New Mexico woman fosters 48 dogs in 9 months

ALBUQUERQUE, N.M. — When the animal shelter in Albuquerque gets too crowded, they know exactly who to call.

Kourtney O’Hair in the past nine months fostered 48 dogs. Sometimes she takes on a whole litter.

She said her passion started when she took in a puppy that was probably about four days old, she told KOAT. She and her family bottle-fed it, and that made up her mind.

“We’re like, well, we have to keep it. And then we just kept fostering all these little 3-day-old puppies. So we have them for a long time. We get attached, but it’s very fulfilling, very rewarding,” O’Hair said.

Animal shelters are seeing an overcrowding crisis nationwide, the Miami Herald reported. The Miami-Dade County Animal Services (MDAS) announced recently that it couldn’t accept animal intakes from June 22 until July 10 because it has to focus on the hundreds of animals already in their care.

Officials at the shelter said in a news release that since the COVID pandemic, there has been an overcrowding crisis at shelters all across the U.S. During the past two years, the MDAS has seen a big increase in the number of days animals stay in their care and had to close intake a few times in 2023.

Some of the puppies have to be bottle-fed for six weeks, and it’s another 10 weeks until they are big enough to be adopted.

O’Hair said taking care of such young puppies is overwhelming.

“You have to get up every two hours when they’re that young,” she told KOAT. “And they’re on a heating pad. They’re sprawled out throughout our bedroom. We have to burp them just like human babies.”

But she does it because there is such a great need for people who are willing to take in the animals and “help them have their own lives,” O’Hair told the television station.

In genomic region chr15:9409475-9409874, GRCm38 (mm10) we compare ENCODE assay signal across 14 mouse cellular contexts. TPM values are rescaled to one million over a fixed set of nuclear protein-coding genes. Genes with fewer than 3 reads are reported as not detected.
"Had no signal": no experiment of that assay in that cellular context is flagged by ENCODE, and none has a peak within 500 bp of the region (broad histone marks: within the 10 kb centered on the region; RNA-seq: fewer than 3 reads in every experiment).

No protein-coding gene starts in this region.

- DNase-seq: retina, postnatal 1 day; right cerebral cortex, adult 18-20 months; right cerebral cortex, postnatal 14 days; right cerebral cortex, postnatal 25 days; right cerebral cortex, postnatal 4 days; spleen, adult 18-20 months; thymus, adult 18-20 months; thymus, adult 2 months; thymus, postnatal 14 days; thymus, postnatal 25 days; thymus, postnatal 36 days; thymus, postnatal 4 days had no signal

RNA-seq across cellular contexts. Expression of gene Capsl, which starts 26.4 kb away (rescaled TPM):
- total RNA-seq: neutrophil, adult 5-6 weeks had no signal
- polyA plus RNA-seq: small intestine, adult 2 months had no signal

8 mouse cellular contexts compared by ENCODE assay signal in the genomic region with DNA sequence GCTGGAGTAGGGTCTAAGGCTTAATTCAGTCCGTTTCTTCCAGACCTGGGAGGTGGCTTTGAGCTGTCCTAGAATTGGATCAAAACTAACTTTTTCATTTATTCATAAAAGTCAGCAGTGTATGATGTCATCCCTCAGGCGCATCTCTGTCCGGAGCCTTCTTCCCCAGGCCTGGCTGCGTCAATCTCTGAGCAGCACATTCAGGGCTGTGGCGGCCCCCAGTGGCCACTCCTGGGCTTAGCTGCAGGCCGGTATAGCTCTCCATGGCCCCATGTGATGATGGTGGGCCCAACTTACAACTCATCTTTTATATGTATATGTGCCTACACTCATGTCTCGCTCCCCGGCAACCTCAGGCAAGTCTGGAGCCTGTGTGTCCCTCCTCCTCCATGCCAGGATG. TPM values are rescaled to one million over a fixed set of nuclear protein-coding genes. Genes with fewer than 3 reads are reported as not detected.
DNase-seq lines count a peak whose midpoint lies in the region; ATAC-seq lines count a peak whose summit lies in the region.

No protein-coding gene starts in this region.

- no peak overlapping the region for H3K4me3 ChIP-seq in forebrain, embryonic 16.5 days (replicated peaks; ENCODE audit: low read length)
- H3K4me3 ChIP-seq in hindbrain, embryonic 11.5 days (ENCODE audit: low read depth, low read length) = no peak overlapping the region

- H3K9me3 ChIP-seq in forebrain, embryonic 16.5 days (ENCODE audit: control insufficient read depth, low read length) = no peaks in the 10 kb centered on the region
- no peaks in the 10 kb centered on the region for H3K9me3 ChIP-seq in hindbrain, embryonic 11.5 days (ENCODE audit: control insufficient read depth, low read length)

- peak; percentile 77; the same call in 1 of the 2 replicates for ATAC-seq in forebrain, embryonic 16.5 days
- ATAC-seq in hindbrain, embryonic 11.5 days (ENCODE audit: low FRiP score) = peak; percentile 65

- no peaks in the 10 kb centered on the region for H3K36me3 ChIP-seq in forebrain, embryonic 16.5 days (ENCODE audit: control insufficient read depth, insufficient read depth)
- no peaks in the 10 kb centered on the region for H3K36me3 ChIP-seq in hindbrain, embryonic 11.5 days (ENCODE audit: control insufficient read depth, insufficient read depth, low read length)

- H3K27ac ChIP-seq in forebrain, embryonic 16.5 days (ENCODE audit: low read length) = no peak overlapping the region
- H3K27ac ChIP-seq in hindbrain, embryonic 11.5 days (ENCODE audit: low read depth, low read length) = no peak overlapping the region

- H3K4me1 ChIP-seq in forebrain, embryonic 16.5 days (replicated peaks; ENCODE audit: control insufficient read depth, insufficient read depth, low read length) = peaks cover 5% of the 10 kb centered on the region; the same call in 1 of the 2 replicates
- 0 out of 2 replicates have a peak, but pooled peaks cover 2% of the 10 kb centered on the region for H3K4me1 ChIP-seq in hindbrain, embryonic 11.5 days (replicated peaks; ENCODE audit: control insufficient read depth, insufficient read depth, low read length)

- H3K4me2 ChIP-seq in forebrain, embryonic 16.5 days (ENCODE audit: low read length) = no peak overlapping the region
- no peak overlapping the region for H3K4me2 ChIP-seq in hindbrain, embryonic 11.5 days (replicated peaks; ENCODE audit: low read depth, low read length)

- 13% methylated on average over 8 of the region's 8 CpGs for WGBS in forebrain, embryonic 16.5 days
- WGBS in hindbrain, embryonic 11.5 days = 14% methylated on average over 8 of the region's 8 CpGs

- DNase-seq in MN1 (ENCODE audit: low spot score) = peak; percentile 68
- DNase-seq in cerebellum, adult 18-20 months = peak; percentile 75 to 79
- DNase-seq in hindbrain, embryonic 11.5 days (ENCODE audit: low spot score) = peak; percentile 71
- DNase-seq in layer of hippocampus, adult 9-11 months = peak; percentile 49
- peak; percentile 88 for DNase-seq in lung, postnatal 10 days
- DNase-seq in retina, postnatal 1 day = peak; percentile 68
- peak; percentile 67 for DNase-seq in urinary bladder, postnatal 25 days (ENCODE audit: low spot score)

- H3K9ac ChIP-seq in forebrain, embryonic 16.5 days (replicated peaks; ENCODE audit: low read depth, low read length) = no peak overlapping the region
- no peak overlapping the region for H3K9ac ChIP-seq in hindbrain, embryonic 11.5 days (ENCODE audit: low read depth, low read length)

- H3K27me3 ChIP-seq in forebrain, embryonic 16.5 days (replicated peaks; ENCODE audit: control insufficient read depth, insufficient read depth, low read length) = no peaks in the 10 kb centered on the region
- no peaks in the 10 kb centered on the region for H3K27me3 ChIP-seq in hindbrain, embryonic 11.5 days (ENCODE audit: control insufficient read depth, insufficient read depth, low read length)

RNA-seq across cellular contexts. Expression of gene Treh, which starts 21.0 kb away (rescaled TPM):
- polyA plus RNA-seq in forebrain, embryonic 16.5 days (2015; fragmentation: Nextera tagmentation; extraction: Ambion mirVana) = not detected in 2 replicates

She and other animal rights activists believe irresponsible dog breeders are partly to blame.

Designer dogs -- the breeding of two different breeds -- are all the rage these days and add to the dog population. Labradoodles and Goldendoodles are incredibly cute and billed as perfect for people with allergies.

They are hard to train said Gary Hogan, who is a goldendoogle enthusiast. His website, Grateful Paw, contains suggestions on the best practices for training them.

But most people aren’t that patient, so they give up and take their pets to the shelter.

“The doodles are coming in like crazy because, you know, they’re advertised as hypoallergenic, and they’re not necessarily, with what they’re mixed with,” O’Hair told KOAT.

“They still cause some allergy problems. But at the same time, if you want a doodle, go to the shelter -- I’m sure you’ll find one,” she said.

She encourages people who want a dog to adopt one and not go to a breeder or pet store where the animals could cost a lot of money.

“Rescue, rescue, rescue,” she said. “Go to a nonprofit. Don’t buy your dog from a breeder. It is important that we ... put a halt to backyard breeding and whatnot. The shelters are overrun. The nonprofits are overrun,” O’Hair said. “Most of them are full. I don’t know anybody that’s accepting dogs. We need fosters.

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